Cantelowes, Toumani Diabate´(from The Mande´ Variations, 2008).  After dinner, it was time to say goodbye at the airport.  In the soundtrack running through my mind, the closing song has to be instrumental, and what more expressive instrument than the kora (West African harp).

[Cartoon credit here]

My extended family had a reunion this weekend, cialis buy malady and on occasion I tried to think of songs to match a particular moment or mood.  While the beauty of a soundtrack song is that it captures or enhances a visual scene as it unfolds, buy viagra ampoule for this post I’ll have to rely entirely on the song list to present a musical chronicle of this past weekend.

Family Prayer, Sister Rosetta Tharpe (from Sister Rosetta Tharpe Vol. 3 1946-1947). I don’t know why I never asked my mother about the origins of Catholicism in her family, but thanks to the reunion I now know. So to kick off the soundtrack, here’s the legendary Sister Rosetta Tharpe, who merged Gospel, R&B and even Rock long before anyone else, imploring everyone to remember the Family Prayer.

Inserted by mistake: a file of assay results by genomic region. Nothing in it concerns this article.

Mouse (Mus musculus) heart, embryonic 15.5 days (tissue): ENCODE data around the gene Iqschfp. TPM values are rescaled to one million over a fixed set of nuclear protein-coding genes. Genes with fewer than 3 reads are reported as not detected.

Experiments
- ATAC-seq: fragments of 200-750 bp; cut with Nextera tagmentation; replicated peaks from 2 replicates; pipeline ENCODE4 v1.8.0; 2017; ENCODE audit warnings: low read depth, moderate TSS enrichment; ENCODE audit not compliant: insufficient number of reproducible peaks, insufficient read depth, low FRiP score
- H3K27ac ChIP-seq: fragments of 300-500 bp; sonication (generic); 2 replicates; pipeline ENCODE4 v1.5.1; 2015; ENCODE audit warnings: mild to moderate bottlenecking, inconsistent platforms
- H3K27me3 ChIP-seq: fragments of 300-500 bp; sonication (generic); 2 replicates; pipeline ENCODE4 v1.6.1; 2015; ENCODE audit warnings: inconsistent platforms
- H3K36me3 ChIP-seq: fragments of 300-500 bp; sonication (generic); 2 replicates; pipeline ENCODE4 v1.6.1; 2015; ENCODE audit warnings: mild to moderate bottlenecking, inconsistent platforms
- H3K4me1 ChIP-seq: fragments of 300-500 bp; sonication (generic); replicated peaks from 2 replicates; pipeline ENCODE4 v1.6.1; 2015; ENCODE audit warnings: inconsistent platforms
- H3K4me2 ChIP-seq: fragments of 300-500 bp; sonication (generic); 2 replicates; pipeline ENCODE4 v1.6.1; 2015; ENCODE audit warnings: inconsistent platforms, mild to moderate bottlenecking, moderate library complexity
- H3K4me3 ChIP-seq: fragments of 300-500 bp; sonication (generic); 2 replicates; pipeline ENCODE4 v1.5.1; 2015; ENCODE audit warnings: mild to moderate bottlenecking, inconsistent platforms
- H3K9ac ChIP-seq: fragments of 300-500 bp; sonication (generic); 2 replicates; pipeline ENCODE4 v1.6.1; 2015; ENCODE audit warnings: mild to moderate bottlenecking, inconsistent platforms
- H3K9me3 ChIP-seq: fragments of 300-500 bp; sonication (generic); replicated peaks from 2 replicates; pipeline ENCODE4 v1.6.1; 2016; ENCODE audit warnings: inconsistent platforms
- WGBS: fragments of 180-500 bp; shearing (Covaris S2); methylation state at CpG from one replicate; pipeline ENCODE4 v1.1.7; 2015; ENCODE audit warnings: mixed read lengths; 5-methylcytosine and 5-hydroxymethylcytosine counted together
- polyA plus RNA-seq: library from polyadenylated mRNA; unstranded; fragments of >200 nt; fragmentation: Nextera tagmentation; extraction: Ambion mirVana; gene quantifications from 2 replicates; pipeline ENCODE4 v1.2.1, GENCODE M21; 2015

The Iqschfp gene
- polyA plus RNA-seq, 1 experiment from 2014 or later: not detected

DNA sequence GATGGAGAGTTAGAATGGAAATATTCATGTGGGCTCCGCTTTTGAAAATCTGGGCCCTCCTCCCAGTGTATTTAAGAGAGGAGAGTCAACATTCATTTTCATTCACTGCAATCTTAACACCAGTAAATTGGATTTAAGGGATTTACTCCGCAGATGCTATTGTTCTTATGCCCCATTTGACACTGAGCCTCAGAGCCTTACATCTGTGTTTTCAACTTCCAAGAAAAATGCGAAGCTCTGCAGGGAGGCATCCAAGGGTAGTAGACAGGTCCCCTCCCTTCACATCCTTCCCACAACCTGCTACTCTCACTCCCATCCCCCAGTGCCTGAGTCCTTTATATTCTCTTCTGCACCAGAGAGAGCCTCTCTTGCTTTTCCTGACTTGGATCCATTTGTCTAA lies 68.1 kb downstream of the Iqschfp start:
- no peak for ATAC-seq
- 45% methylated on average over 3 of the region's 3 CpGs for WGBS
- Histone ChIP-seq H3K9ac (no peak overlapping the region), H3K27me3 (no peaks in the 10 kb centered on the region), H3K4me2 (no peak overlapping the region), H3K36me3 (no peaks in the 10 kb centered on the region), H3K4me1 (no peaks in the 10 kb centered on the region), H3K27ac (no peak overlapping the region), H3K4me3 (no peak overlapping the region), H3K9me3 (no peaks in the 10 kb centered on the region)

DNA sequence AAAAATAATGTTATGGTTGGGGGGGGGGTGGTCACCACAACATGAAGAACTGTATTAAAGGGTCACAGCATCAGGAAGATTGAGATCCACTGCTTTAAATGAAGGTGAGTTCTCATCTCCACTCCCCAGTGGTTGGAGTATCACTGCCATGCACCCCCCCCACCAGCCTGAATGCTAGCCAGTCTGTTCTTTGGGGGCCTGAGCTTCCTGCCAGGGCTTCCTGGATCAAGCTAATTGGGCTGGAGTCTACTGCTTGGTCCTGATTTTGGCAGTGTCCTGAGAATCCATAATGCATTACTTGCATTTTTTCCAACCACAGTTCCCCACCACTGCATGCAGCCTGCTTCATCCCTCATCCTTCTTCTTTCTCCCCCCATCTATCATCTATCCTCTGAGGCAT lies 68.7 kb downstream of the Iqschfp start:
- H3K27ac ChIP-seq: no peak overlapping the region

Mother and Child Reunion, Paul Simon (from Paul Simon, 1972).  Extended family reunions are, by nature, awkward.  The blood line between seemingly distant members and its presumed bond is often insufficient to overcome the realities of our respective lives and personal narratives, yet still the ever diminishing degrees of blood ties still retain a pseudo-mystical power over the family tree – for better, or worse.  One by one, nuclear family by nuclear family, joyful hug after joyful hug, drink after drink, the extended family reunion was now becoming a party.

Joyful Sounds, John Medeski/The North Mississippi All-Stars/Robert Randolph (from The Word, 2001).  Lest you think the party itself was awkward, it was in fact quite enjoyable and memorable, with laughter abound.

Photograph, Weezer (from Weezer (Green Album), 2001).  By this time, a number of folks had already whipped out their iPhones and cameras to show off pictures of their babies and kids.  Combined with the babies and kids that several cousins brought to the reunion, it was by far the most kid-dominated family event since, well, we were kids.